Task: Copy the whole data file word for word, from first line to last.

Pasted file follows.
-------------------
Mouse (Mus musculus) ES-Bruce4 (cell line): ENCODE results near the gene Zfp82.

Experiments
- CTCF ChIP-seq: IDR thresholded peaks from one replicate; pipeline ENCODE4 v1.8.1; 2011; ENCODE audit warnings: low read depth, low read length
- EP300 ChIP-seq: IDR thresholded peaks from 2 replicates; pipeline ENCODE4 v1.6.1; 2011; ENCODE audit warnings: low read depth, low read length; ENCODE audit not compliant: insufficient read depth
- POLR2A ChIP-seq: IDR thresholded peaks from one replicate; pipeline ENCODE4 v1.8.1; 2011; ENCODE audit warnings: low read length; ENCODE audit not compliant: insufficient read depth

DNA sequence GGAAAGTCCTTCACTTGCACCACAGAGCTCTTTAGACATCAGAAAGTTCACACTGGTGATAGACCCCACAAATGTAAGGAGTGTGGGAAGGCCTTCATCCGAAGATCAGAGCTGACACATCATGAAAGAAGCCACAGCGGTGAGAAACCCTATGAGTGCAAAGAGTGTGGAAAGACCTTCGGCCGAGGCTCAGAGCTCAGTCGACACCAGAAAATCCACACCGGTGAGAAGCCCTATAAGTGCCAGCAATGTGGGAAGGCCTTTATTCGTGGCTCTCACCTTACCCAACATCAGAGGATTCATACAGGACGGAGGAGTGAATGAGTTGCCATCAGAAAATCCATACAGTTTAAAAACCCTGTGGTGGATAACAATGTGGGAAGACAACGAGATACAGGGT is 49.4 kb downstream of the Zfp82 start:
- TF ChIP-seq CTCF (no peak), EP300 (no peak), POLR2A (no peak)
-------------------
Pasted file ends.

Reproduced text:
Mouse (Mus musculus) ES-Bruce4 (cell line): ENCODE results near the gene Zfp82.

Experiments
- CTCF ChIP-seq: IDR thresholded peaks from one replicate; pipeline ENCODE4 v1.8.1; 2011; ENCODE audit warnings: low read depth, low read length
- EP300 ChIP-seq: IDR thresholded peaks from 2 replicates; pipeline ENCODE4 v1.6.1; 2011; ENCODE audit warnings: low read depth, low read length; ENCODE audit not compliant: insufficient read depth
- POLR2A ChIP-seq: IDR thresholded peaks from one replicate; pipeline ENCODE4 v1.8.1; 2011; ENCODE audit warnings: low read length; ENCODE audit not compliant: insufficient read depth

DNA sequence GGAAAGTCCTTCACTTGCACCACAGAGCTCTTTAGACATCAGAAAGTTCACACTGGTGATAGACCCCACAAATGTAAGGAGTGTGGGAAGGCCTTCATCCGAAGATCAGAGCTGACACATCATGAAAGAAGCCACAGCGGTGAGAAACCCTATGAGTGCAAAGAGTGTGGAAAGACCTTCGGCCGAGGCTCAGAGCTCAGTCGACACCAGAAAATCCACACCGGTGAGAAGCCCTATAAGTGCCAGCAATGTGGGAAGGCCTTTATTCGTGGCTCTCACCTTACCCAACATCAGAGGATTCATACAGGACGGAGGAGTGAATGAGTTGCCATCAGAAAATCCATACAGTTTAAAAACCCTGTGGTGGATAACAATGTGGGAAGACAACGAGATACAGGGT is 49.4 kb downstream of the Zfp82 start:
- TF ChIP-seq CTCF (no peak), EP300 (no peak), POLR2A (no peak)